To facilitate long-term defense production and planning, European states must collectively approach industry to lay out bulk annual orders and insist that Ukraine is prioritized for delivery. European states should also select a set number of current systems and order those specific systems rather than supplying a broad array of systems, which has led to a polyglot arsenal that brings as many challenges as it does benefits.

Right now, Ukraine gets a range of systems: some old and some new. This made sense as the older systems were readily available and donations of Warsaw Pact equipment by new NATO allies, such as Poland and the Czech Republic, facilitated military transformation within the Alliance and helped Ukraine. But as these older systems lack enough spare parts and as they wear out, they need to be replaced with Western military technology. New systems, often awarded on a national basis, complicate Ukraine’s ability to utilize them effectively. Offering select new systems will make training, as well as replacement part procurement, more logical and efficient. The EU and the United States should select a smaller range of systems to donate to Ukraine going forward. For example, all tanks could be Leopards, all fighter aircraft could be F-16s, and howitzers should be limited to three or four systems to make long-term sustainability more practicable.

Enhance training for Ukrainian troops

Just as defense procurement and supply must be systematized, so too must training. New recruits to the Ukrainian military receive five weeks of basic training—this is woefully insufficient. During World War II, new British recruits got twenty-four weeks. Basic combat training in the United States is ten weeks, in the French Foreign Legion it is twelve, and for UK infantry it is twenty-eight weeks. The challenge for Ukraine is how to build a military while still fighting a war. As the campaign to keep Ukraine free enters its third year, Kyiv must mobilize a broader swathe of society and it must do so quickly, so that these recruits can receive better basic training.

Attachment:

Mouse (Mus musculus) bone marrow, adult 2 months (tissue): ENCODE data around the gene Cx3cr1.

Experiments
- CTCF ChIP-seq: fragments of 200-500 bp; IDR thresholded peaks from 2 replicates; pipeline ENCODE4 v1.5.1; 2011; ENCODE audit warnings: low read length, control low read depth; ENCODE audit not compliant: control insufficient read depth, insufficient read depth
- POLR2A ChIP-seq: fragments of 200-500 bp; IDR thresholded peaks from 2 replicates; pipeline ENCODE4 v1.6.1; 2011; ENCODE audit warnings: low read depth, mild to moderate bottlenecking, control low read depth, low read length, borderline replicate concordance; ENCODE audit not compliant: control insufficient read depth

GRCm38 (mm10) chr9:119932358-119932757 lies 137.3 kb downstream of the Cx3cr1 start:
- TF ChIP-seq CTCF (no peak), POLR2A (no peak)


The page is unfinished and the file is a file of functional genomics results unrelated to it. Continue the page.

Initial recruits should get a ten-week basic course and then be cycled into combat. European states should create a longer, fifteen-week course and run two parallel courses, cycling out experienced soldiers for more advanced courses. Given Ukrainian constraints on manpower, it is imperative that new soldiers get the best training possible to increase their chances of success on the battlefield. Equipment is far easier to replace than manpower, and Ukraine has a far smaller pool of potential soldiers than Russia. It must fight smarter with better-trained troops.